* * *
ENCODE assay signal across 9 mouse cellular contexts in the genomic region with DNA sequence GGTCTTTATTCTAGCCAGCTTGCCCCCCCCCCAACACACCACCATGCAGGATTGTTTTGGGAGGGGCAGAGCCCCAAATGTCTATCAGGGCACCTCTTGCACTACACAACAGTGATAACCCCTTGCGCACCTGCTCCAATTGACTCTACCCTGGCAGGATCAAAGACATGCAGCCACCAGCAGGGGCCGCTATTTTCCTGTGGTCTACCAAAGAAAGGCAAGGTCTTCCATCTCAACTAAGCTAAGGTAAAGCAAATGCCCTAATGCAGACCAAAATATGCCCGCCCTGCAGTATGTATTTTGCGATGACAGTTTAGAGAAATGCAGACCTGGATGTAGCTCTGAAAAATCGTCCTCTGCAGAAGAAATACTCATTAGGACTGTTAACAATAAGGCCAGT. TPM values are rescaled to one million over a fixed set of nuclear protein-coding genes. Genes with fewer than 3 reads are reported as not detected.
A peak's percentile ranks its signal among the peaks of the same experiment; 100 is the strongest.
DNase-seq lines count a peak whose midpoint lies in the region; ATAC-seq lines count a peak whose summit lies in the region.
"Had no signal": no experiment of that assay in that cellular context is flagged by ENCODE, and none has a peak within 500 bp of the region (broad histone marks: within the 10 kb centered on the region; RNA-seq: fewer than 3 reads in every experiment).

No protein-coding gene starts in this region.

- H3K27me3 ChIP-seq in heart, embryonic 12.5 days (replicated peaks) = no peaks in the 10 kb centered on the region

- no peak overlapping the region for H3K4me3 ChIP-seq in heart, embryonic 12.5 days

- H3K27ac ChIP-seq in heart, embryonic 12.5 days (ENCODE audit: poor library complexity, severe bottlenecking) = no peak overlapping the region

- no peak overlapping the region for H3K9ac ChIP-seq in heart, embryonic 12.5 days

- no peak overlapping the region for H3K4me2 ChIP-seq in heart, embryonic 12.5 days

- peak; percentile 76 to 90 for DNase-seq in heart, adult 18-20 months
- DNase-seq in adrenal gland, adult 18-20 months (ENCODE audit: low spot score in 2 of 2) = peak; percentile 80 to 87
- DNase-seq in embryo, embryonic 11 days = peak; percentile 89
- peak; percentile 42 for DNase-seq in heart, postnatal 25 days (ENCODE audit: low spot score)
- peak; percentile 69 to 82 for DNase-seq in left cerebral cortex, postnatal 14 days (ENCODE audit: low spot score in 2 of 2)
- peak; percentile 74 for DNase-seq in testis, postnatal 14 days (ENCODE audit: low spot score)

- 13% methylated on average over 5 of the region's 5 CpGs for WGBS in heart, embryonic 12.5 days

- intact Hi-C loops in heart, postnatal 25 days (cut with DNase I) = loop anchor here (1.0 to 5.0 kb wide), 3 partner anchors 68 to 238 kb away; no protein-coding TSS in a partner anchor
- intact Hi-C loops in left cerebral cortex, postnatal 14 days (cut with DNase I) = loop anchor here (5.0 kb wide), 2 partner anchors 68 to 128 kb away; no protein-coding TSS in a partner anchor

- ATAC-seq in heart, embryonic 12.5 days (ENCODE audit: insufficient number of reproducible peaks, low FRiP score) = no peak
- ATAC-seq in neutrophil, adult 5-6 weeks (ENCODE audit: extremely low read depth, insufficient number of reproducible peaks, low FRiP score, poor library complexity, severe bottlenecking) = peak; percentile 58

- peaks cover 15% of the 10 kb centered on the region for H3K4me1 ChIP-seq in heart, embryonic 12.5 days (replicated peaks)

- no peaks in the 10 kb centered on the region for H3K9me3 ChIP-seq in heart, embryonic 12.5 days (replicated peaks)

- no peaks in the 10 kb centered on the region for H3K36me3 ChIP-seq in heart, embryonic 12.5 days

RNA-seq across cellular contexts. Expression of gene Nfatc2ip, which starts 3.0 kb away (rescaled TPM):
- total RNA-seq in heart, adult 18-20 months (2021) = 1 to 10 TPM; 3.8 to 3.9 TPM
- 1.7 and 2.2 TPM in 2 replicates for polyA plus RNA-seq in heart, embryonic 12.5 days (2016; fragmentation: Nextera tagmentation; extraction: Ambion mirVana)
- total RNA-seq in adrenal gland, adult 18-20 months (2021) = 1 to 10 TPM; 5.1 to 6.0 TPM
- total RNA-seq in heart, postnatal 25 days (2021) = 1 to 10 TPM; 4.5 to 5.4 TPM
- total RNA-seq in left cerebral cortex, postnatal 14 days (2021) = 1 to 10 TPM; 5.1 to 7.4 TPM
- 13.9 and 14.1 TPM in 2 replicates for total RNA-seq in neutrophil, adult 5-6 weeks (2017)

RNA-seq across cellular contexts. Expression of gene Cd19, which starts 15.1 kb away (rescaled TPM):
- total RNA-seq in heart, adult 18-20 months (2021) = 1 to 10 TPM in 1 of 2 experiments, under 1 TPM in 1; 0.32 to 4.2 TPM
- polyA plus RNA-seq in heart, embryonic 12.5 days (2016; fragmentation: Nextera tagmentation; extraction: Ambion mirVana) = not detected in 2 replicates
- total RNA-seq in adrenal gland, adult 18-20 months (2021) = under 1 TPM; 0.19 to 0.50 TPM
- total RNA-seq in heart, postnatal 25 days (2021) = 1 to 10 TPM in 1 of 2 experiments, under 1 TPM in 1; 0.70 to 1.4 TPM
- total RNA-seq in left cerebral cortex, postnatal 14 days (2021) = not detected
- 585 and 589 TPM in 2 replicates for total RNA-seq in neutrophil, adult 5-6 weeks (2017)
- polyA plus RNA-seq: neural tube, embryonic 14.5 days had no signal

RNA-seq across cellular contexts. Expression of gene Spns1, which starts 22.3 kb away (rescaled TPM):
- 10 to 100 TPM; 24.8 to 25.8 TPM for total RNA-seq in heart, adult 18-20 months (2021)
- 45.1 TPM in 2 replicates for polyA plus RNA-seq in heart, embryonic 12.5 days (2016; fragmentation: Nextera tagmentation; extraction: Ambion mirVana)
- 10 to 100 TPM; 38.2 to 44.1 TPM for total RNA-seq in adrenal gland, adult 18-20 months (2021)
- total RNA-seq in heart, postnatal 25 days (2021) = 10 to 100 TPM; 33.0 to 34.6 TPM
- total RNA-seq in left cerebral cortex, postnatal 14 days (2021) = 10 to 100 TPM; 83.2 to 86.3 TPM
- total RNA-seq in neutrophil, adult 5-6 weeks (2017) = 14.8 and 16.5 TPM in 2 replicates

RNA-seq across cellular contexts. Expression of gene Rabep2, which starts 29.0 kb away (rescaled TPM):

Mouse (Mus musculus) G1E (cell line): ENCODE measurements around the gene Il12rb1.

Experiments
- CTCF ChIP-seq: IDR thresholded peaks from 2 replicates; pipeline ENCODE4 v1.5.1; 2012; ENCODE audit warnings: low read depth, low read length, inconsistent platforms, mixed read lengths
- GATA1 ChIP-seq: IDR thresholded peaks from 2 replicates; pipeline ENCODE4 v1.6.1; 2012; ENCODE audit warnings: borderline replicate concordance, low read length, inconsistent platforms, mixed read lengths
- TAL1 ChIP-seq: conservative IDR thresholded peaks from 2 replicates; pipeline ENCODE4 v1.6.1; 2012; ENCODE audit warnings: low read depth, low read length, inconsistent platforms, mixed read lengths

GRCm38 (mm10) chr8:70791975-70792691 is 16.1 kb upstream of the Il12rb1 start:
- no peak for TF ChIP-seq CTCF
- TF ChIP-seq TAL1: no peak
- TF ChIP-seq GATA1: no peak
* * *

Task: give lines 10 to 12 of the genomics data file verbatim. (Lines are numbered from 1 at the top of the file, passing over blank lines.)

- no peak overlapping the region for H3K4me2 ChIP-seq in heart, embryonic 12.5 days

- peak; percentile 76 to 90 for DNase-seq in heart, adult 18-20 months
- DNase-seq in adrenal gland, adult 18-20 months (ENCODE audit: low spot score in 2 of 2) = peak; percentile 80 to 87